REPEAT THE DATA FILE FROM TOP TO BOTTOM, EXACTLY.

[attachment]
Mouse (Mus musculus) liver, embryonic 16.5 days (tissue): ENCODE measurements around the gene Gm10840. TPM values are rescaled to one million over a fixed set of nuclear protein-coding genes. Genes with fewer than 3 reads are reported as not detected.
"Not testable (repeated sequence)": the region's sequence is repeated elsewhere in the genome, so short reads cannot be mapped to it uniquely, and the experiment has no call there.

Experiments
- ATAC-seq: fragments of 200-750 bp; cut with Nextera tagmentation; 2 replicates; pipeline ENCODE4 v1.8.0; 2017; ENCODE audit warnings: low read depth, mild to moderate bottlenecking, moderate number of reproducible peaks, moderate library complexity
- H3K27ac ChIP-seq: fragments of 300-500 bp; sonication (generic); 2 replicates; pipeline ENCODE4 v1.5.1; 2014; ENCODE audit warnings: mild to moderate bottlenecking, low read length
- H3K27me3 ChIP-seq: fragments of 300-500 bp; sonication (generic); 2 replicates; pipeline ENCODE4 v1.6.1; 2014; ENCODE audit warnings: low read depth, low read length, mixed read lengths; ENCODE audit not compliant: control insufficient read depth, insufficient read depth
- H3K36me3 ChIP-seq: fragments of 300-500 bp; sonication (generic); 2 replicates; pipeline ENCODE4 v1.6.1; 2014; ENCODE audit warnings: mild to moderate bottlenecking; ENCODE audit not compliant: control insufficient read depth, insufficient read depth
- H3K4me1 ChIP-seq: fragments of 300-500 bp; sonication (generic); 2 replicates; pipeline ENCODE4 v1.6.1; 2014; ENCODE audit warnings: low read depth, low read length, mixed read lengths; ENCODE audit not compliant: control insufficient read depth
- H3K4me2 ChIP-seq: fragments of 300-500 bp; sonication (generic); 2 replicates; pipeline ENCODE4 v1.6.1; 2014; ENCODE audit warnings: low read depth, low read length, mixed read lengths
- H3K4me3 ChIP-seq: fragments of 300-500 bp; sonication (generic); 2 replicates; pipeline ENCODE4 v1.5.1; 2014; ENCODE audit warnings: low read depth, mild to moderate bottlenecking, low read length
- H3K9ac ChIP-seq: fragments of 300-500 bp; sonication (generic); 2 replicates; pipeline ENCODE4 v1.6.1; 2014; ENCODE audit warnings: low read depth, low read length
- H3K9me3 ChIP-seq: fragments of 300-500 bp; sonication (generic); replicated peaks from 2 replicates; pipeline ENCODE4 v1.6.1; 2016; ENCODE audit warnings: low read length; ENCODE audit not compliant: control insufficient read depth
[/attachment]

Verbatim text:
Mouse (Mus musculus) liver, embryonic 16.5 days (tissue): ENCODE measurements around the gene Gm10840. TPM values are rescaled to one million over a fixed set of nuclear protein-coding genes. Genes with fewer than 3 reads are reported as not detected.
"Not testable (repeated sequence)": the region's sequence is repeated elsewhere in the genome, so short reads cannot be mapped to it uniquely, and the experiment has no call there.

Experiments
- ATAC-seq: fragments of 200-750 bp; cut with Nextera tagmentation; 2 replicates; pipeline ENCODE4 v1.8.0; 2017; ENCODE audit warnings: low read depth, mild to moderate bottlenecking, moderate number of reproducible peaks, moderate library complexity
- H3K27ac ChIP-seq: fragments of 300-500 bp; sonication (generic); 2 replicates; pipeline ENCODE4 v1.5.1; 2014; ENCODE audit warnings: mild to moderate bottlenecking, low read length
- H3K27me3 ChIP-seq: fragments of 300-500 bp; sonication (generic); 2 replicates; pipeline ENCODE4 v1.6.1; 2014; ENCODE audit warnings: low read depth, low read length, mixed read lengths; ENCODE audit not compliant: control insufficient read depth, insufficient read depth
- H3K36me3 ChIP-seq: fragments of 300-500 bp; sonication (generic); 2 replicates; pipeline ENCODE4 v1.6.1; 2014; ENCODE audit warnings: mild to moderate bottlenecking; ENCODE audit not compliant: control insufficient read depth, insufficient read depth
- H3K4me1 ChIP-seq: fragments of 300-500 bp; sonication (generic); 2 replicates; pipeline ENCODE4 v1.6.1; 2014; ENCODE audit warnings: low read depth, low read length, mixed read lengths; ENCODE audit not compliant: control insufficient read depth
- H3K4me2 ChIP-seq: fragments of 300-500 bp; sonication (generic); 2 replicates; pipeline ENCODE4 v1.6.1; 2014; ENCODE audit warnings: low read depth, low read length, mixed read lengths
- H3K4me3 ChIP-seq: fragments of 300-500 bp; sonication (generic); 2 replicates; pipeline ENCODE4 v1.5.1; 2014; ENCODE audit warnings: low read depth, mild to moderate bottlenecking, low read length
- H3K9ac ChIP-seq: fragments of 300-500 bp; sonication (generic); 2 replicates; pipeline ENCODE4 v1.6.1; 2014; ENCODE audit warnings: low read depth, low read length
- H3K9me3 ChIP-seq: fragments of 300-500 bp; sonication (generic); replicated peaks from 2 replicates; pipeline ENCODE4 v1.6.1; 2016; ENCODE audit warnings: low read length; ENCODE audit not compliant: control insufficient read depth